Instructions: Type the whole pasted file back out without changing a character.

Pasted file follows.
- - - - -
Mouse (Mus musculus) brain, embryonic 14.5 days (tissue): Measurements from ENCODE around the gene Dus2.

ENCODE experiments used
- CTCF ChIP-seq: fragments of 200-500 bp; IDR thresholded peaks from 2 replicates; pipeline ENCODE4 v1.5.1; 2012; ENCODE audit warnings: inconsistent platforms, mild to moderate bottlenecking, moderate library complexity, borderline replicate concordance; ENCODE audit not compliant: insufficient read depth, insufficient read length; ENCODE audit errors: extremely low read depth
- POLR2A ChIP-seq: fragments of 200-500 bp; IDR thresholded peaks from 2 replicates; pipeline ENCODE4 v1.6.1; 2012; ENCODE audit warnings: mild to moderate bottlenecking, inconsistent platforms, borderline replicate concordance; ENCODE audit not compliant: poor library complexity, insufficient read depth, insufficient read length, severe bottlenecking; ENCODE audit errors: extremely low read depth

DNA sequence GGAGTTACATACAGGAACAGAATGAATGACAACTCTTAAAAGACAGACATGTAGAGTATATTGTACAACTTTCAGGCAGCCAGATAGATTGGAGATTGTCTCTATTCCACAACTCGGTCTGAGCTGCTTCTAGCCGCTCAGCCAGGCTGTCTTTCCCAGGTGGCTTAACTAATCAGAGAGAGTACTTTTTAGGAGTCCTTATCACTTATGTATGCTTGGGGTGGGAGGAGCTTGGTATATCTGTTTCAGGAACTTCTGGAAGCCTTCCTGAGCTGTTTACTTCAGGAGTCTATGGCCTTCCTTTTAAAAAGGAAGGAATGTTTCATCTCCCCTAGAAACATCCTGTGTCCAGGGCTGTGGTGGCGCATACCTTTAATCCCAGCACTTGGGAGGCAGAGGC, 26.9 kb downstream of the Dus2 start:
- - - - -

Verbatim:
Mouse (Mus musculus) brain, embryonic 14.5 days (tissue): Measurements from ENCODE around the gene Dus2.

ENCODE experiments used
- CTCF ChIP-seq: fragments of 200-500 bp; IDR thresholded peaks from 2 replicates; pipeline ENCODE4 v1.5.1; 2012; ENCODE audit warnings: inconsistent platforms, mild to moderate bottlenecking, moderate library complexity, borderline replicate concordance; ENCODE audit not compliant: insufficient read depth, insufficient read length; ENCODE audit errors: extremely low read depth
- POLR2A ChIP-seq: fragments of 200-500 bp; IDR thresholded peaks from 2 replicates; pipeline ENCODE4 v1.6.1; 2012; ENCODE audit warnings: mild to moderate bottlenecking, inconsistent platforms, borderline replicate concordance; ENCODE audit not compliant: poor library complexity, insufficient read depth, insufficient read length, severe bottlenecking; ENCODE audit errors: extremely low read depth

DNA sequence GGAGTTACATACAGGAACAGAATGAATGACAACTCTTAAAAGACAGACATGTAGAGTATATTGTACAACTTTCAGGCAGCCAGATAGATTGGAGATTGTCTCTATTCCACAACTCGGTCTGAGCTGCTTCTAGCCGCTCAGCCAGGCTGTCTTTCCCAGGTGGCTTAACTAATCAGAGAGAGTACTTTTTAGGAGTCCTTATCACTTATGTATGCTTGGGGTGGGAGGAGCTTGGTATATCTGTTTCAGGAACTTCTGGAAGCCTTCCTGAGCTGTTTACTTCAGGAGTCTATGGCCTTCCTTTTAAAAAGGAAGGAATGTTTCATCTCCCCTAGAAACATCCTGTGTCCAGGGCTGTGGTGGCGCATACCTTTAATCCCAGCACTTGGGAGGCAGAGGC, 26.9 kb downstream of the Dus2 start: